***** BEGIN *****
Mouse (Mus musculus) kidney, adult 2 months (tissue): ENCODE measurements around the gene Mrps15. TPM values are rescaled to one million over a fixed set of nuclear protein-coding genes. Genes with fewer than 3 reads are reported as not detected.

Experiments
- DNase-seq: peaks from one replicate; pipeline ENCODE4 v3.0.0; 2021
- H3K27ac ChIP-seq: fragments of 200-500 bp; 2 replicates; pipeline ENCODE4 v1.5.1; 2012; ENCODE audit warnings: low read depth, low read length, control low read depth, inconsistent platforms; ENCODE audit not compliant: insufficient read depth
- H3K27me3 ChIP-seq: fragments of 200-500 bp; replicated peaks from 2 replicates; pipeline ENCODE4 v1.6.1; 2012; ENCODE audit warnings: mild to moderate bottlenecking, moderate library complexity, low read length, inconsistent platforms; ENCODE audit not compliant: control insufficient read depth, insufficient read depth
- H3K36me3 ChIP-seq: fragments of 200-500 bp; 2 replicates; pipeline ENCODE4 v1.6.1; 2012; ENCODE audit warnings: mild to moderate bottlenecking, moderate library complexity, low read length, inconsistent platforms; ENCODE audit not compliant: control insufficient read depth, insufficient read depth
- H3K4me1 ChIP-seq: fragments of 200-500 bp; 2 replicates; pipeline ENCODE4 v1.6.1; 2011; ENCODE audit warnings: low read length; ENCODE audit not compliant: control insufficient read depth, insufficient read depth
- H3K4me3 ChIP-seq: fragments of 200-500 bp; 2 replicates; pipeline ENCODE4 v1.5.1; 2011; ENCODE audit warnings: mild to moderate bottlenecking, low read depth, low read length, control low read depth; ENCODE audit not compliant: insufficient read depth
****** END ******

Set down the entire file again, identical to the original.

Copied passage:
Mouse (Mus musculus) kidney, adult 2 months (tissue): ENCODE measurements around the gene Mrps15. TPM values are rescaled to one million over a fixed set of nuclear protein-coding genes. Genes with fewer than 3 reads are reported as not detected.

Experiments
- DNase-seq: peaks from one replicate; pipeline ENCODE4 v3.0.0; 2021
- H3K27ac ChIP-seq: fragments of 200-500 bp; 2 replicates; pipeline ENCODE4 v1.5.1; 2012; ENCODE audit warnings: low read depth, low read length, control low read depth, inconsistent platforms; ENCODE audit not compliant: insufficient read depth
- H3K27me3 ChIP-seq: fragments of 200-500 bp; replicated peaks from 2 replicates; pipeline ENCODE4 v1.6.1; 2012; ENCODE audit warnings: mild to moderate bottlenecking, moderate library complexity, low read length, inconsistent platforms; ENCODE audit not compliant: control insufficient read depth, insufficient read depth
- H3K36me3 ChIP-seq: fragments of 200-500 bp; 2 replicates; pipeline ENCODE4 v1.6.1; 2012; ENCODE audit warnings: mild to moderate bottlenecking, moderate library complexity, low read length, inconsistent platforms; ENCODE audit not compliant: control insufficient read depth, insufficient read depth
- H3K4me1 ChIP-seq: fragments of 200-500 bp; 2 replicates; pipeline ENCODE4 v1.6.1; 2011; ENCODE audit warnings: low read length; ENCODE audit not compliant: control insufficient read depth, insufficient read depth
- H3K4me3 ChIP-seq: fragments of 200-500 bp; 2 replicates; pipeline ENCODE4 v1.5.1; 2011; ENCODE audit warnings: mild to moderate bottlenecking, low read depth, low read length, control low read depth; ENCODE audit not compliant: insufficient read depth